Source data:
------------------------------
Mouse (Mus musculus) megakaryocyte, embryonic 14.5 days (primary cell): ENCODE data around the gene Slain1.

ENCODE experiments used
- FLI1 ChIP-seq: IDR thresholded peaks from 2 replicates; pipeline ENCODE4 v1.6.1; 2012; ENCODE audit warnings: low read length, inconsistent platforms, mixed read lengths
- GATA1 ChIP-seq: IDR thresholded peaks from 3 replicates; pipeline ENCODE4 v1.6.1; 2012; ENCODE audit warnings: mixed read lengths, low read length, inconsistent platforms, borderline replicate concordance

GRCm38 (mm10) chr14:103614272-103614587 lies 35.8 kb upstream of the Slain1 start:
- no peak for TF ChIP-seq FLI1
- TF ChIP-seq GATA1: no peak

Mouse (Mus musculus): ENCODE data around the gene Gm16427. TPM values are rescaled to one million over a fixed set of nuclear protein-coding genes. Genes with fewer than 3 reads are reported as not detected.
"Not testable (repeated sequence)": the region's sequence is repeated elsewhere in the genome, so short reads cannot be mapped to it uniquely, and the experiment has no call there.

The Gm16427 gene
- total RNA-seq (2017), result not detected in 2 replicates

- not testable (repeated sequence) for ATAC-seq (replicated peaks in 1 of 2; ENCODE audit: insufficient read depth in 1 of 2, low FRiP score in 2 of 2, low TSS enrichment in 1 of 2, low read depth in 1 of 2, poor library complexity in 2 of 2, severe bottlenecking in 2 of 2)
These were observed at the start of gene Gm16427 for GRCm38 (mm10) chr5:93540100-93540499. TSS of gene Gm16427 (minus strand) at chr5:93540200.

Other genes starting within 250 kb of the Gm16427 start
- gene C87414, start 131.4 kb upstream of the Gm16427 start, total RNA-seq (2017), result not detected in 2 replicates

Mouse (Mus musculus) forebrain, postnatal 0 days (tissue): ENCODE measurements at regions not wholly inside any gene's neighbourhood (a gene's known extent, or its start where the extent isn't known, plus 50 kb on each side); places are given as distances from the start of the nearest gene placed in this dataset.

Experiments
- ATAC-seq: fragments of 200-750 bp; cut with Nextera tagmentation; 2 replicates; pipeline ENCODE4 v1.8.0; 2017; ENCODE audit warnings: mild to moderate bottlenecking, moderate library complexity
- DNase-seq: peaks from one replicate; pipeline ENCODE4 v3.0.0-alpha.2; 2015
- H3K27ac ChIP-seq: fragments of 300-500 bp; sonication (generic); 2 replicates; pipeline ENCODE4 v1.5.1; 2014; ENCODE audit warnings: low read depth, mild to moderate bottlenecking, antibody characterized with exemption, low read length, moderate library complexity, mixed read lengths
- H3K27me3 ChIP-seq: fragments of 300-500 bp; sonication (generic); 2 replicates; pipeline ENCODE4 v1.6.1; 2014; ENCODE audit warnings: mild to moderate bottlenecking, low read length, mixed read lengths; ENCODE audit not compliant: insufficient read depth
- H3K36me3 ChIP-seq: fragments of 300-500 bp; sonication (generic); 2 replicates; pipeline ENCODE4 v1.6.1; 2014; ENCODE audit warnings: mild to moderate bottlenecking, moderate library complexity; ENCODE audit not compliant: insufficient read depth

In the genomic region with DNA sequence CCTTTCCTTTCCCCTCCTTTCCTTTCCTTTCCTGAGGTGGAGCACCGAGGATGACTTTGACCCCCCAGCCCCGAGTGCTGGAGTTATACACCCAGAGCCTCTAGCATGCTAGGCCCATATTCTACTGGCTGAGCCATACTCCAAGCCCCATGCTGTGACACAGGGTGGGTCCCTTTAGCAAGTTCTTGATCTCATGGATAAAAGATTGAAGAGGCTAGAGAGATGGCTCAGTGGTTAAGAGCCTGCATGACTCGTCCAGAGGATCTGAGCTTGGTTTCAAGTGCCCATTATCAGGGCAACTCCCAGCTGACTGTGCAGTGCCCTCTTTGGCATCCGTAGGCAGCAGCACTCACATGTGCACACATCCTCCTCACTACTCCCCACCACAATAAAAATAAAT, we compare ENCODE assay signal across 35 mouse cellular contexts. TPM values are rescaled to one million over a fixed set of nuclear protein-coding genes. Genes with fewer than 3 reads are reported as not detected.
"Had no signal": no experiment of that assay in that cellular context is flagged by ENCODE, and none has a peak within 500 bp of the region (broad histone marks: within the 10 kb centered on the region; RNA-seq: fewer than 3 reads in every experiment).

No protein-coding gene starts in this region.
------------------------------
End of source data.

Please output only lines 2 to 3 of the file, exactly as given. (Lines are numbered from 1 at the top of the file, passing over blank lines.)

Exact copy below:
ENCODE experiments used
- FLI1 ChIP-seq: IDR thresholded peaks from 2 replicates; pipeline ENCODE4 v1.6.1; 2012; ENCODE audit warnings: low read length, inconsistent platforms, mixed read lengths